The Goddard Arms became, for more than a century, the focus of Swindon’s commercial life.

Livestock and property auctions were held there and magistrates and county court hearings were held in its Assembly Rooms.

The hotel also saw drama and tragedies.

In 1819 hangman Jack Ketch, and the criminal he was to execute early the next day, both spent the night there.

The criminal, named Watkins, convicted of attempting to murder a Purton farmer on his way home from market, was reported to have eaten a hearty last meal before being taken in procession to the gallows, which had been put up at Purton Stoke.

The public hanging took place in a heavy thunderstorm and was witnessed by a large crowd, many of whom believed the condemned man was innocent.

In 1863 the body of a newborn infant, hidden in a lumber room at the hotel, was found by a shocked boots boy whose job was to clean guests’ shoes.

The body had been there for so long that it was impossible to discern the cause of death or even the baby’s sex.

Another, and perhaps even more shocking tragedy, took place at the Goddard Arms Hotel on April 29, 1914.

A 22-year-old painter and decorator named Walter James Harris arrived at the hotel and asked if he could see Frances Hunter, who worked there as a between floors maid, or ‘tweeny.

Unknown to anyone, Harris, described as “an eccentric but harmless-looking” young man, had a pistol in his pocket.

He had been walking out with Frances and was devastated when somebody told him she had had an affair with a married man while working in South Wales.

Harris took her to a coal shed at the rear of the hotel and asked her if the story was true.

When she admitted it was, he shot her dead.

Then he waited quietly to be arrested.

Within a week Swindon Magistrates sent him for trial at Wiltshire Assizes, where he denied murder.

His trial lasted less than a day and the jury took only half an hour to find him guilty.

They added a strong recommendation for mercy on the grounds of his youth and 5,000 people signed a petition asking for clemency.

Neither carried any weight with the Home Secretary. White was hanged at Winchester Prison on June 15, less than seven weeks after killing the girl he loved.

An estimated 10,000 people thronged outside St Mark’s Church for Frances’ funeral.

Lunch destination

When walking Stan at the weekend we often include lunch at a cafe. We had our favourites in and around Leichhardt including, Monté, Capriccio, and the Pig and Pastry.

After collecting a set of keys and remote control for the aircon from the real estate agent we tried out the Little Hideout Café, Balmoral.

Delicious food, great coffee, and friendly service combined with outdoor seating make for a perfect destination that is 20 minutes walk from home.

Unexpected turnaround

Our ISP, iPrimus let us know that the phone and ADSL would be connected on Friday 31 August. After receiving notification of the number, we connected the modem/wireless router. Based on experience I was unsurprised to find that neither the Internet nor telephone was working; from all four outlets in the house.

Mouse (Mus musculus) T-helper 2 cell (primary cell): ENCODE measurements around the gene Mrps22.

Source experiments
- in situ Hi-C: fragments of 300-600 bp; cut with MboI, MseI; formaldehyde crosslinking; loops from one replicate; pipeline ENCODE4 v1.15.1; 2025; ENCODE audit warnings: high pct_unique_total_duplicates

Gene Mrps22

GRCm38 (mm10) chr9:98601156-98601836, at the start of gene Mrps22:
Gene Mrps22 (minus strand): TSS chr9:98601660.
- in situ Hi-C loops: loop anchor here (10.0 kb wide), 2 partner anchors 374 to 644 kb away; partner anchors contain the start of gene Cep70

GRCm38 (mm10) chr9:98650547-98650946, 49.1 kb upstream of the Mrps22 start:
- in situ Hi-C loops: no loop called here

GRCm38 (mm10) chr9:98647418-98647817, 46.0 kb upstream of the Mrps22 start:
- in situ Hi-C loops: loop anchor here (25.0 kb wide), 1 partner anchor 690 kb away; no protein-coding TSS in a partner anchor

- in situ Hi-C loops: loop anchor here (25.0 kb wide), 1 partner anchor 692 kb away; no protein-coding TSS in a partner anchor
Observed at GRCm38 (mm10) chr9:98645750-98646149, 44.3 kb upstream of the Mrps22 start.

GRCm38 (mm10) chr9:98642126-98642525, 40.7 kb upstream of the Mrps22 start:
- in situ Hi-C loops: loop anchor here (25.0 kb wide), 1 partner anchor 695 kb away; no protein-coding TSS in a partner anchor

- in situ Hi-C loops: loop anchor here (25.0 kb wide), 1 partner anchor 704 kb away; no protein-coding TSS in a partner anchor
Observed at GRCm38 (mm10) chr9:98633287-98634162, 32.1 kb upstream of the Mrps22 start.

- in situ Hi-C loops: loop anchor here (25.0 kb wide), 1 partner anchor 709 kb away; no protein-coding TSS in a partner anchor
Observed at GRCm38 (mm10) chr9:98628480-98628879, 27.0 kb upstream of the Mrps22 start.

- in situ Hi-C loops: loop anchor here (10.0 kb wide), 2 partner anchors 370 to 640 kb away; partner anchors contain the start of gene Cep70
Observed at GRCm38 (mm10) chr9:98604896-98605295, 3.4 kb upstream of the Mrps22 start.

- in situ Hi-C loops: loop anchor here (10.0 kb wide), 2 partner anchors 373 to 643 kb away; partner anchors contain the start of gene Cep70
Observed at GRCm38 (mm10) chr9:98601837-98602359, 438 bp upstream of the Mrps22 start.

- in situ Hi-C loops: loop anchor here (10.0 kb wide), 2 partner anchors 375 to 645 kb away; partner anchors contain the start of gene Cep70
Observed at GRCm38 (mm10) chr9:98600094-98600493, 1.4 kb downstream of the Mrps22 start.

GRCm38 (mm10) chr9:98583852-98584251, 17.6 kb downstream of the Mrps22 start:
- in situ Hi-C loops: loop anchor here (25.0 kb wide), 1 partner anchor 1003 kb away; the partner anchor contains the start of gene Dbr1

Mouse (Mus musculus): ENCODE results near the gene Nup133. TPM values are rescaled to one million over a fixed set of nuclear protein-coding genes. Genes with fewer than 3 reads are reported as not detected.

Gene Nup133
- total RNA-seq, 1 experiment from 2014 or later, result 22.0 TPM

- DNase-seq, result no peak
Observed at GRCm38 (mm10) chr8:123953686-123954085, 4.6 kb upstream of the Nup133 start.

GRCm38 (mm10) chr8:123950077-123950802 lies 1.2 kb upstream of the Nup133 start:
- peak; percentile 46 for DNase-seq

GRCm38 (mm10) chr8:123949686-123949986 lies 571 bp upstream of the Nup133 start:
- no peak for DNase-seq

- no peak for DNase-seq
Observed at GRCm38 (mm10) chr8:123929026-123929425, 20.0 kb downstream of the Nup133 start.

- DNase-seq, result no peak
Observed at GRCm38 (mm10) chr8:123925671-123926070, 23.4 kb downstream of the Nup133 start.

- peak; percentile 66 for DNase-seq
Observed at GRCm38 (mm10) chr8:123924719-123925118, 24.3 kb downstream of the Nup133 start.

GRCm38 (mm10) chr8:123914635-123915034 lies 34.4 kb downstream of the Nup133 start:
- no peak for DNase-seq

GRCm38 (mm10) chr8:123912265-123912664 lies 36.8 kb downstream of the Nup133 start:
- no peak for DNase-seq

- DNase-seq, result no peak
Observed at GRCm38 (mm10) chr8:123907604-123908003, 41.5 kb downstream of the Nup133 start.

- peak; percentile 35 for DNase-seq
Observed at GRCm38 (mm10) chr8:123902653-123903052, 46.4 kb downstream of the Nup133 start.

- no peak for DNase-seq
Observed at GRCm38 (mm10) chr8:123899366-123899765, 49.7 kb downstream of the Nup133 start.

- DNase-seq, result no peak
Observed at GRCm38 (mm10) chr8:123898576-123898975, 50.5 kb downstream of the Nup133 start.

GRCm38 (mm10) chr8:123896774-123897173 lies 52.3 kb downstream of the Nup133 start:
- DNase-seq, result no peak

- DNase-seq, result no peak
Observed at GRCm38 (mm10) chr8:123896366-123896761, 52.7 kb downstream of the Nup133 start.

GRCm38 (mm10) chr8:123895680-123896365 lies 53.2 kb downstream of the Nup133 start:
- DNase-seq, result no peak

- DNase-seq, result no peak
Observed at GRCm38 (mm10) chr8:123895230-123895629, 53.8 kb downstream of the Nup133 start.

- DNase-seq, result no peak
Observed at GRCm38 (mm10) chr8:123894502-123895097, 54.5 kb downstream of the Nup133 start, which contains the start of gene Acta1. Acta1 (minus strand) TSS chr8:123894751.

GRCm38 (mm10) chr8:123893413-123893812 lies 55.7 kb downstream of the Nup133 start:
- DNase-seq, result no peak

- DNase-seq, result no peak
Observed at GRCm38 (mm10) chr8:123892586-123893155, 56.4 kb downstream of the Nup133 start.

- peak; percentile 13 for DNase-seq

At 8:30 am on Saturday we sought assistance from iPrimus. After escalating our enquiry they let us know that we would receive further information in the next 24 hours and that we would be liable for $165 if the fault was due to our equipment. It is not the first time we have received this warning, on all occasions our equipment was found to have been functioning perfectly well.

At around noon there was a knock at the door. A burly ‘Field Technician’ (FT) from the phone company who provides infrastructure, bustled into our home brandishing meter adorned devices, with cables dangling. After poking and prodding, emitting high pitched noises and making himself comfortable on our soft furnishings he went to the ‘exchange’ to fix the problem. The FT returned two hours later, fault fixed, somewhat exasperated by the time it had taken.

To say we were gobsmacked would be an understatement; fixed on the same day!

Day three of our new life

Day three of living in Queensland, coincidentally the first day of Spring in Australia.

Wednesday

The day was taken up with cleaning the house in Sydney, as Bob and Daz from Mullumbimby Removals did a sterling job of packing our household and garden into the truck. After eight hours, we were pleased to see it begin it’s ten hour journey, north.

We wasted time waiting around for the real estate agent to take back the rental property in Leichhardt. He didn’t show as he “had a lot going on”; tell us about it!

Brisbane boys, Wade and Ben made our Virgin Australia flight enjoyable, delivering us to Brisbane at 8:30 pm; exhausted. The Colmslie Hotel, Morningside provided respite from the day’s trials.

Thursday

10:00 am, the unloading began. Thankfully, Bob and Eddie (Daz’s replacement) had a couple of helpers. Only six hours from arrival to payment.

In addition to moving boxes and furniture we ticked off the day’s goals of assembling the bed, sofa bed, and daybed.

Friday

We spent the day:

  • Installing the fridge’s innards;
  • Assembling racking in the garage;
  • Getting the espresso maker working;
  • Unpacking boxes; and
  • Arranging plants, so that they could be watered. The picture, above is the result.

Saturday

Today, a sore lower back is limiting my ability to do very much.